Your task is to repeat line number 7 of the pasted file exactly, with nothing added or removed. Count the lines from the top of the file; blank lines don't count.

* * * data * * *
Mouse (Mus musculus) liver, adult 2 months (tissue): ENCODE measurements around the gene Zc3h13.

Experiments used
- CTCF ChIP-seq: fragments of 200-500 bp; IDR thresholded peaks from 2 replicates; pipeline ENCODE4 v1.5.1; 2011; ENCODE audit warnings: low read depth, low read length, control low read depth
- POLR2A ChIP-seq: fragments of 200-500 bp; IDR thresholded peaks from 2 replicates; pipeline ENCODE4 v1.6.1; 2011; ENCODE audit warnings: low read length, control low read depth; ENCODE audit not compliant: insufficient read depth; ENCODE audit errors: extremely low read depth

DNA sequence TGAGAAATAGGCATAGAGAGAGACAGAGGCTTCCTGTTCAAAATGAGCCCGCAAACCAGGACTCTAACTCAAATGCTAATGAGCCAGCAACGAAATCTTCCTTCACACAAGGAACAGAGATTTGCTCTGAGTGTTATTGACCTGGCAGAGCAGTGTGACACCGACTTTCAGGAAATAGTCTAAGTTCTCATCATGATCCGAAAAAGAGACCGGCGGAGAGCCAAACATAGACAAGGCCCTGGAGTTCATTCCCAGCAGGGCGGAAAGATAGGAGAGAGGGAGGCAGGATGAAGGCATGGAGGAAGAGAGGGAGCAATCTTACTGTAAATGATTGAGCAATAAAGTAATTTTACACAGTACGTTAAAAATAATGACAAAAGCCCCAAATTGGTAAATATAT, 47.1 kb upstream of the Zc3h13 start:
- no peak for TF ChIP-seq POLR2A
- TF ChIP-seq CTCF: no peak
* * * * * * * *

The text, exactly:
- TF ChIP-seq CTCF: no peak